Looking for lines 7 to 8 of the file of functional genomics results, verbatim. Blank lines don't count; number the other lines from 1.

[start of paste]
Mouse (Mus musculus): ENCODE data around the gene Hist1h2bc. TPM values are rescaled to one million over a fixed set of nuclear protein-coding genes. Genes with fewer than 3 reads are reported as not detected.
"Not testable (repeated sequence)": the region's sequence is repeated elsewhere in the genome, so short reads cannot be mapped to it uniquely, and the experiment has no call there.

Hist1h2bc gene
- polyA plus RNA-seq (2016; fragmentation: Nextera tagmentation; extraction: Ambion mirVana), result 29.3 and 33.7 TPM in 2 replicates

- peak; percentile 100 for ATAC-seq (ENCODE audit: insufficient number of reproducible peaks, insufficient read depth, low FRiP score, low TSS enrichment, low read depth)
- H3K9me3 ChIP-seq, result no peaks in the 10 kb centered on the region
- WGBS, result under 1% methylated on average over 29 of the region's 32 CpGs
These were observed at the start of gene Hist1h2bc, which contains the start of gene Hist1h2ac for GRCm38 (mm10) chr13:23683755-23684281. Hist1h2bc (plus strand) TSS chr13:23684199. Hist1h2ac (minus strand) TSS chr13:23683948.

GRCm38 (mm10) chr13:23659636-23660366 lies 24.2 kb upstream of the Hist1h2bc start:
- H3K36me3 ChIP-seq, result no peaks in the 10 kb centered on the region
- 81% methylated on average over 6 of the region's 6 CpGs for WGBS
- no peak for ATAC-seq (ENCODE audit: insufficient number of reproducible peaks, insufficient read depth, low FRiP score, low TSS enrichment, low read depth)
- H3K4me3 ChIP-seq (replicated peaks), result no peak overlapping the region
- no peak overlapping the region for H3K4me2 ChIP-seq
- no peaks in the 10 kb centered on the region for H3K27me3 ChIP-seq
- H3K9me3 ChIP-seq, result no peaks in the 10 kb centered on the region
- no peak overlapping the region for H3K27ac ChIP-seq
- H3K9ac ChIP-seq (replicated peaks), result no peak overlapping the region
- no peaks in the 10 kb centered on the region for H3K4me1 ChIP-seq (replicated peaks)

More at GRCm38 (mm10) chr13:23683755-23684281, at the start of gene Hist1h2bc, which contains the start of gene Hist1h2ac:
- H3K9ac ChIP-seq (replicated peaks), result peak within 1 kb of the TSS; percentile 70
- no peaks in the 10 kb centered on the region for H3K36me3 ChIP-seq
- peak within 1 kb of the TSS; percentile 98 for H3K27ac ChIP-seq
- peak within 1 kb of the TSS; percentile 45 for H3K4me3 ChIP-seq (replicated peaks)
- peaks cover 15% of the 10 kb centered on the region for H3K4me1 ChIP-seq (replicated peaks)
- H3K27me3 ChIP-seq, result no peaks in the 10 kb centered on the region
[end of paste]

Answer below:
- WGBS, result under 1% methylated on average over 29 of the region's 32 CpGs
These were observed at the start of gene Hist1h2bc, which contains the start of gene Hist1h2ac for GRCm38 (mm10) chr13:23683755-23684281. Hist1h2bc (plus strand) TSS chr13:23684199. Hist1h2ac (minus strand) TSS chr13:23683948.